#### What are Parabolas?
In mathematics, a parabola is defined as the symmetrical open curve, which is formed by the intersection of a cone with a parallel plane to its side. To put it simply, a parabola is a curve where any given point lies at an equal distance from a fixed straight line and a fixed point.
A parabola comes with several features that define its placement and shape on the cartesian plane.
**Vertex** - Vertex is defined as the extreme point of the parabola. If the parabola opens down, the vertex will be the highest point on the graph. If the parabola opens down, then the vertex will be the lowest point on the graph. In both cases, the vertex is represented as the turning point of the parabola.
**Axis of Symmetry** - The axis of symmetry lies parallel to the y-axis, and it's the line drawn vertically through the vertex.
**x-intercept** - The point on the cartesian plane where the parabola crosses the x-axis is known as the x-intercept. The number of x-intercepts depends on the location of the graph on the plane.
**y-intercept** - The point on the cartesian plane where the parabola crosses the y-axis is known as the y-intercept.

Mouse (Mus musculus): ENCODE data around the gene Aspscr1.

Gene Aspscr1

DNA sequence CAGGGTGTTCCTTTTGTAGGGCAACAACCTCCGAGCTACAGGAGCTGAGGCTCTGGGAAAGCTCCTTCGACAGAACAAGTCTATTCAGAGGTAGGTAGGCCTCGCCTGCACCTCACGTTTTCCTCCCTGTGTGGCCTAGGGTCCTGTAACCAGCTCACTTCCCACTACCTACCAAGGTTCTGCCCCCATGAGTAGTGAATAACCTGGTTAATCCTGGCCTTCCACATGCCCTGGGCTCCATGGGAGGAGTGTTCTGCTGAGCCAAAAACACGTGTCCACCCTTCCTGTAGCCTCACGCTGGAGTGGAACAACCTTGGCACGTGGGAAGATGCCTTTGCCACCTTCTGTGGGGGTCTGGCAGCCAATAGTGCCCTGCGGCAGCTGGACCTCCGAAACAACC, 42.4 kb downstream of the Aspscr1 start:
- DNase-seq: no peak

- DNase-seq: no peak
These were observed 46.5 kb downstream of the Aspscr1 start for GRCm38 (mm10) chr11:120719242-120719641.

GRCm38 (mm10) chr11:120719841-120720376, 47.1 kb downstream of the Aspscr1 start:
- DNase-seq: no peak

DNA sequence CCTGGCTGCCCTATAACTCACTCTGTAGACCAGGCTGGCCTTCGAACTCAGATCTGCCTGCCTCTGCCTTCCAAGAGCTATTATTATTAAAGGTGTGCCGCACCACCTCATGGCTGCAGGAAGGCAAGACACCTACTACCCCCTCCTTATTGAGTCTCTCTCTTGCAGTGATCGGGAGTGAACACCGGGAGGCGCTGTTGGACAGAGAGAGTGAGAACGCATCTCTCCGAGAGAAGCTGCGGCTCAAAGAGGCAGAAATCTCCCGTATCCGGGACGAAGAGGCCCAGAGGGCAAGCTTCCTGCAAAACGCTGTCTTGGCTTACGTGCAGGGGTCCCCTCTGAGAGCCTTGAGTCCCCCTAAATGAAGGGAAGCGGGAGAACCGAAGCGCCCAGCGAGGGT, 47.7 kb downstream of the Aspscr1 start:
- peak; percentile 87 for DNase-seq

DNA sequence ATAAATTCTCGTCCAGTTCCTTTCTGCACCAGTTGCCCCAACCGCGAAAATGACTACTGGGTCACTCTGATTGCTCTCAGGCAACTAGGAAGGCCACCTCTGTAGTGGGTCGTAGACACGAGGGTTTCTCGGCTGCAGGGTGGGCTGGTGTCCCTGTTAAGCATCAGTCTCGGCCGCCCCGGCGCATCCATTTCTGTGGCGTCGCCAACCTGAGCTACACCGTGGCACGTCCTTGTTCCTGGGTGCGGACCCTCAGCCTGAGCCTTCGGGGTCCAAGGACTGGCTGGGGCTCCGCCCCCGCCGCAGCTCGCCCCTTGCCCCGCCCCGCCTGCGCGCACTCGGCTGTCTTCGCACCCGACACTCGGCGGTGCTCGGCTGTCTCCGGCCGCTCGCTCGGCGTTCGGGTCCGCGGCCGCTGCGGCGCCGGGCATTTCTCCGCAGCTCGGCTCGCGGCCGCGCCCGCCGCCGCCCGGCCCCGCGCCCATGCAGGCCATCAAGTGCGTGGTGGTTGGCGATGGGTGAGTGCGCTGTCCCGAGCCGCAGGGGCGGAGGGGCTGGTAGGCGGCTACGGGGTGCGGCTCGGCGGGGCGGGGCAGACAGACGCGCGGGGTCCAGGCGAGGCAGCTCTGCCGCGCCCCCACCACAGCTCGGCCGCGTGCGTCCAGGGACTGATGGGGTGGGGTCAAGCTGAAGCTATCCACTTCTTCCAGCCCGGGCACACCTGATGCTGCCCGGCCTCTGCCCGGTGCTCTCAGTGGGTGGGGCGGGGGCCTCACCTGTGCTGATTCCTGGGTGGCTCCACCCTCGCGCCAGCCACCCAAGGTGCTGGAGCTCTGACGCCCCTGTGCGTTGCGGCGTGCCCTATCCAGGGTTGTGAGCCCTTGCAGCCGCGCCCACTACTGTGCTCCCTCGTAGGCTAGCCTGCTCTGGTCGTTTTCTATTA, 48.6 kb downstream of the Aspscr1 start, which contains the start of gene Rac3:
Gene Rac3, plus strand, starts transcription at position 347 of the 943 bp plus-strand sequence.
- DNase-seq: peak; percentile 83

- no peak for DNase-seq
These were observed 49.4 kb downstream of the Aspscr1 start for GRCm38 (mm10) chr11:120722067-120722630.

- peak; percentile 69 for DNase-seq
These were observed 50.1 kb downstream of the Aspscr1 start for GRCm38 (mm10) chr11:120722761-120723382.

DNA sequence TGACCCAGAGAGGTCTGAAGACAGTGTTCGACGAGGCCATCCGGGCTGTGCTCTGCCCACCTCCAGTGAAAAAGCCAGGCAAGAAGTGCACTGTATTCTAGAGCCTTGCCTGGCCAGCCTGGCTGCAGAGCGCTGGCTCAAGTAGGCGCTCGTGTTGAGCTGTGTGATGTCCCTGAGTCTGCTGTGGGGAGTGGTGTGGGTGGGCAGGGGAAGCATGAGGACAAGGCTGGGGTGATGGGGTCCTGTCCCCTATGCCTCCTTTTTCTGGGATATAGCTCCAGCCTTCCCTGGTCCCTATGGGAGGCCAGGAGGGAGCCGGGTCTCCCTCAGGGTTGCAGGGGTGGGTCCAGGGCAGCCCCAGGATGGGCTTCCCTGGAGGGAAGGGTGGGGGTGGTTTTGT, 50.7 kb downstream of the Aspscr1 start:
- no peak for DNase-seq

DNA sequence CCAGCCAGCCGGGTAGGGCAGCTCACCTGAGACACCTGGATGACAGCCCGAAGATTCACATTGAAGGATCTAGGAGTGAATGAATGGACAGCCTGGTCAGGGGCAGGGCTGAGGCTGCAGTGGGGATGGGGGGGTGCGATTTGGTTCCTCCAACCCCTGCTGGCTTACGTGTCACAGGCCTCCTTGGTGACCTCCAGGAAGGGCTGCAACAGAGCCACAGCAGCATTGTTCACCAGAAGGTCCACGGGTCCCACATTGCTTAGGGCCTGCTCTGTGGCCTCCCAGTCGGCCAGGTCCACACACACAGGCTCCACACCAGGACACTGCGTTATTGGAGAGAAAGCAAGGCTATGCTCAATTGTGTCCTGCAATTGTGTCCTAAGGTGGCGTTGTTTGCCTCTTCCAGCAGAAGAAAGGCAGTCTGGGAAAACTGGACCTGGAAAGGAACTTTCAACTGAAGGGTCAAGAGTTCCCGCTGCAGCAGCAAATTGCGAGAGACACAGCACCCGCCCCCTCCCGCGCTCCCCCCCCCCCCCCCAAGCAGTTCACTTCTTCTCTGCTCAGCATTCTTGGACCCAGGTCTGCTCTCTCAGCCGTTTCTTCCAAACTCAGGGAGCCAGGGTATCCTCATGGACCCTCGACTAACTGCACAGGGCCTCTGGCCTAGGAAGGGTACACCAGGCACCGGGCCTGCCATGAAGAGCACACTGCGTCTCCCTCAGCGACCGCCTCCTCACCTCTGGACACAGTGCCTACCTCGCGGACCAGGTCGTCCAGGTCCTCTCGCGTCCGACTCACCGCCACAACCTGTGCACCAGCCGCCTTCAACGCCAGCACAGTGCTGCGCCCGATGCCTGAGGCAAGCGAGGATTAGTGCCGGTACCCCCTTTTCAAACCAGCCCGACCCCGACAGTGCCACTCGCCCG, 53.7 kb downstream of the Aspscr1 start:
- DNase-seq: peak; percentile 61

When you finally start to study physics a great deal of time is spent learning about trajectory. Trajectory is the path an object travels (on Earth) due to gravity. These trajectories often follow the shape of a parabola. What goes up must come down. A parabola is a curve where any point is an equal distance from a fixed point (focus) and a straight line (directrix). The exact point where the parabola hits a sharp turn is called the vertex. In this section you will interpret graphs of parabolas as well as identify the anatomy of parabolas. These worksheets explain how to graph parabolas and write the standard equations for parabolas. They will also calculate focus, vertex, and directrix, match parabolic equations with the correct graphs, write equations, and more.